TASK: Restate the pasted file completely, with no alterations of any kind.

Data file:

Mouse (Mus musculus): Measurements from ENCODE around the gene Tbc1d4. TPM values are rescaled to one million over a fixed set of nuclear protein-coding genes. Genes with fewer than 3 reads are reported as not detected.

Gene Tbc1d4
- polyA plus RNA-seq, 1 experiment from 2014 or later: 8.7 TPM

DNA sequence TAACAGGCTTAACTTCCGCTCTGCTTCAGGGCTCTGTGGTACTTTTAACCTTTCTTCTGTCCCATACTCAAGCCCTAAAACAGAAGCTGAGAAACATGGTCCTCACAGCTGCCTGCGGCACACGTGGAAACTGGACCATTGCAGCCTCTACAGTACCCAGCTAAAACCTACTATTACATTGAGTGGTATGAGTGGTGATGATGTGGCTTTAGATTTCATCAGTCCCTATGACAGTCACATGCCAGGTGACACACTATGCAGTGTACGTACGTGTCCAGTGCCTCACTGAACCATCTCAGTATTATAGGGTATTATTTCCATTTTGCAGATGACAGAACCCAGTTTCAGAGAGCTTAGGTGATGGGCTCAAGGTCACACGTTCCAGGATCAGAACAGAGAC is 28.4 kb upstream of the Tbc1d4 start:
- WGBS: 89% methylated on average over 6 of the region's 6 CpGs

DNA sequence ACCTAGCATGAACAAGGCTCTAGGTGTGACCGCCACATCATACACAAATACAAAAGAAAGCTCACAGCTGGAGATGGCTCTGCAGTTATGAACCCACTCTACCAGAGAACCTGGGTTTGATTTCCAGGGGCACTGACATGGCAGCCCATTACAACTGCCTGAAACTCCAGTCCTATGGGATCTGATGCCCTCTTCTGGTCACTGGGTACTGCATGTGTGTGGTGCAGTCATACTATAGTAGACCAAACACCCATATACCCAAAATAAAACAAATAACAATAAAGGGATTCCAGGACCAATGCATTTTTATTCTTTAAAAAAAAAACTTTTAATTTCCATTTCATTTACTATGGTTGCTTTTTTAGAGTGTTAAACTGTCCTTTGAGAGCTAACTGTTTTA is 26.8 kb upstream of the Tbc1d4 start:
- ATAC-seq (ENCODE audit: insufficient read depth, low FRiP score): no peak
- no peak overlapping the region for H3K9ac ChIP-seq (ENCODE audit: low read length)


Mouse (Mus musculus): Measurements from ENCODE around the gene Tbc1d4. TPM values are rescaled to one million over a fixed set of nuclear protein-coding genes. Genes with fewer than 3 reads are reported as not detected.

Gene Tbc1d4
- polyA plus RNA-seq, 1 experiment from 2014 or later: 8.7 TPM

DNA sequence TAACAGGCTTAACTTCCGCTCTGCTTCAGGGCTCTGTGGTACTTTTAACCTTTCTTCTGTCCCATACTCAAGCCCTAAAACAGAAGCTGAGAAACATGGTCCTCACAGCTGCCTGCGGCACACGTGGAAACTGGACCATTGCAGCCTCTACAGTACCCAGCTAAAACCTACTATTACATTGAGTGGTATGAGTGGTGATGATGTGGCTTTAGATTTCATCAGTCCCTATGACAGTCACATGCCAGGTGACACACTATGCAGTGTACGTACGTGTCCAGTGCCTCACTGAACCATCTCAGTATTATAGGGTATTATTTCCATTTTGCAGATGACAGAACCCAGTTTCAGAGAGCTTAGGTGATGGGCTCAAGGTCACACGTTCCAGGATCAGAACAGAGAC is 28.4 kb upstream of the Tbc1d4 start:
- WGBS: 89% methylated on average over 6 of the region's 6 CpGs

DNA sequence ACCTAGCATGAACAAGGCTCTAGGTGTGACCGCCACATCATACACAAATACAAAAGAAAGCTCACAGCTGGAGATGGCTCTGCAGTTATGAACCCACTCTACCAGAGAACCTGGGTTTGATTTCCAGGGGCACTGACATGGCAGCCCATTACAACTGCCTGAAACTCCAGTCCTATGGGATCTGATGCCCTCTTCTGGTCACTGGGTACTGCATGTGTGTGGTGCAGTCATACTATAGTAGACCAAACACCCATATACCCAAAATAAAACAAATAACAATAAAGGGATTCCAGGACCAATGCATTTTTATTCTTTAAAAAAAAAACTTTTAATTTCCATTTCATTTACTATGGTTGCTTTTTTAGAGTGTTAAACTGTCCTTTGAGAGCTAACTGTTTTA is 26.8 kb upstream of the Tbc1d4 start:
- ATAC-seq (ENCODE audit: insufficient read depth, low FRiP score): no peak
- no peak overlapping the region for H3K9ac ChIP-seq (ENCODE audit: low read length)